The BeeCNC uses the salvaged 7V EPSON steppers, which draw about 0.
A salvaged EPSON motor from an old printer serves to drive one of the BeeCNC axes.
Well, After five days of pulling my hair out, I’ve gotten the MCU on the BeeCNC Motherboard to respond to programming commands! The checklist for possible problems included a bad crystal/ the wrong type switched input/output lines incorrect crystal caps bad MCU chip RESET line problems Unfortunately, the list didn’t include the problem: a short on one of the crystal pins to a data line! The data line was not in use and so the crystal could not oscillate at all: the microcontroller was stuck on cycle #1 after programming.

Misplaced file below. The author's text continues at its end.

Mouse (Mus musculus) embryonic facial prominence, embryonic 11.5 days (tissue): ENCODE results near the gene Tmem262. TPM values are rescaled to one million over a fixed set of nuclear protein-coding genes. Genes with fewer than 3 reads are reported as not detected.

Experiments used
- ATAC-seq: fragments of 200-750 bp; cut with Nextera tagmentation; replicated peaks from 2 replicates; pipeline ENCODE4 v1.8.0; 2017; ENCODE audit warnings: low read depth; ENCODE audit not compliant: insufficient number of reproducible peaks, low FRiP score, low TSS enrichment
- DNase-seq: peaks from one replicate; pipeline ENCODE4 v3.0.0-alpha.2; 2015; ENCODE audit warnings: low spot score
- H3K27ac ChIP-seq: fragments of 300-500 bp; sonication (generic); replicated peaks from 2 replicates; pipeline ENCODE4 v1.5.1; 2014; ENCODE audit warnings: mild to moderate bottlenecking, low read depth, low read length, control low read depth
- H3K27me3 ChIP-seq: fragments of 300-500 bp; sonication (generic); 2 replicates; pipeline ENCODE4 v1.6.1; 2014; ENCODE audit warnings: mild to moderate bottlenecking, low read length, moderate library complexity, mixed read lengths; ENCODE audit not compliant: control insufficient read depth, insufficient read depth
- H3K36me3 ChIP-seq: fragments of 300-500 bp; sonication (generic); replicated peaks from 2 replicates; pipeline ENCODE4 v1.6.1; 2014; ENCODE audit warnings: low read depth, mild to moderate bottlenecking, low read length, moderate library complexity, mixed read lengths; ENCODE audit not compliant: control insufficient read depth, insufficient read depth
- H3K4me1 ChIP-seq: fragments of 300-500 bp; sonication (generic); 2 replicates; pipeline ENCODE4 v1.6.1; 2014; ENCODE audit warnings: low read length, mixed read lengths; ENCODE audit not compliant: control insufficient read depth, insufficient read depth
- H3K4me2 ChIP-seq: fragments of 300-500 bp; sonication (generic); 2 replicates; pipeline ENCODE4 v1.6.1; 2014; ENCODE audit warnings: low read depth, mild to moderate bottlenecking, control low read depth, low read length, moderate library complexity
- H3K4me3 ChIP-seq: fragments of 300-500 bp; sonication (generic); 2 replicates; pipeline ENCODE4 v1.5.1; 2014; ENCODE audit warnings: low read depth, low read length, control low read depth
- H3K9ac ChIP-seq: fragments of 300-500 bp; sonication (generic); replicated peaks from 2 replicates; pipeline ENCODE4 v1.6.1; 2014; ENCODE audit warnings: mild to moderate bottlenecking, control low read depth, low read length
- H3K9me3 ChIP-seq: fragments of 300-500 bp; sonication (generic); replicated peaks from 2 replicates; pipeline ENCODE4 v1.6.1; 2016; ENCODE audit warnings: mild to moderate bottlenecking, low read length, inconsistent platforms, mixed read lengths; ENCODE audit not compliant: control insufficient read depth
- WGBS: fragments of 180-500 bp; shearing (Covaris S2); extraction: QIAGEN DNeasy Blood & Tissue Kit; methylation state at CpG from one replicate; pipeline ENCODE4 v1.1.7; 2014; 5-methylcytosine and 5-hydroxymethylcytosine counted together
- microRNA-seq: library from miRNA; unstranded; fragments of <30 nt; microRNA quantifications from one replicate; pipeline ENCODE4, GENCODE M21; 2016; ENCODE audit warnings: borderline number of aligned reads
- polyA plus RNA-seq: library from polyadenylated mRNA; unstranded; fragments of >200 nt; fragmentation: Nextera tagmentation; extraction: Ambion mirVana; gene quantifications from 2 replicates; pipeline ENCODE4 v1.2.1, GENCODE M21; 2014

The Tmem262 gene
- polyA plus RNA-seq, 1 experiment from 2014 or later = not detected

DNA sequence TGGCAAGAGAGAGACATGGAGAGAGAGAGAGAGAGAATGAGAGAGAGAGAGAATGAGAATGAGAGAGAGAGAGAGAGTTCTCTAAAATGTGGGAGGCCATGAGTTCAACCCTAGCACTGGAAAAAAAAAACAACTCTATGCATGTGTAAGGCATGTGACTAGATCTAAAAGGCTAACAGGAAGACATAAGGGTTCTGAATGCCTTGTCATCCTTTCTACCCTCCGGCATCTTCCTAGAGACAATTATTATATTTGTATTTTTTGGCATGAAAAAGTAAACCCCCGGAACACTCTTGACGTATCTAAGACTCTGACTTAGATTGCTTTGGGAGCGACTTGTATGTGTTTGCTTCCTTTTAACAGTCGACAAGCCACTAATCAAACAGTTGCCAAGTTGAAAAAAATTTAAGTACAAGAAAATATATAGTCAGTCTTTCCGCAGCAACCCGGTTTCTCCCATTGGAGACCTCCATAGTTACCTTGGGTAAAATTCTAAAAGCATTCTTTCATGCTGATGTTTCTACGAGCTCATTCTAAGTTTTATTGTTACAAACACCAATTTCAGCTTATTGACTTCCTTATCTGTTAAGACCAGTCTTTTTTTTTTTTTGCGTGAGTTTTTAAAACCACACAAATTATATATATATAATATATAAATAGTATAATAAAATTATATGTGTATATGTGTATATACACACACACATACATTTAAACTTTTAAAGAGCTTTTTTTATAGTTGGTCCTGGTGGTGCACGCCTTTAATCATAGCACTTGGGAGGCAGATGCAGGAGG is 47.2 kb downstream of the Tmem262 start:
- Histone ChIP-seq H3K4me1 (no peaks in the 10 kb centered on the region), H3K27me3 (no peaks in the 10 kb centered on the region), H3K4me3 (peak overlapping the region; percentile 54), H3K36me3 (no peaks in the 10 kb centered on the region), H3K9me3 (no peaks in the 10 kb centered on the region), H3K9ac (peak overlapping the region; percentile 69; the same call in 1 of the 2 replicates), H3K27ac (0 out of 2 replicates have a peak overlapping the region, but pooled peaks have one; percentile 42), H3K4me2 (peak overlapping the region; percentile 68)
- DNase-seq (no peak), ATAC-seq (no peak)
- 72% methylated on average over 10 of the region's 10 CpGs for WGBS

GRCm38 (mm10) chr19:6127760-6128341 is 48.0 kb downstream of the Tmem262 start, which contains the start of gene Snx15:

The first version of the BeeCNC uses a motherboard I designed myself to test my steppers and the usability of the Teacup firmware on an Atmel ATmega328P chip.
I’m still working on the BeeCNC.
I am looking into buying an Arduino Cookbook, and I wanted to extend a warm thanks to the team at O’Reilly Publishing for its support of DRM-free eBooks.
I took a look at the great work David Carr has done with his Mantis CNC mill for PCB fabrication.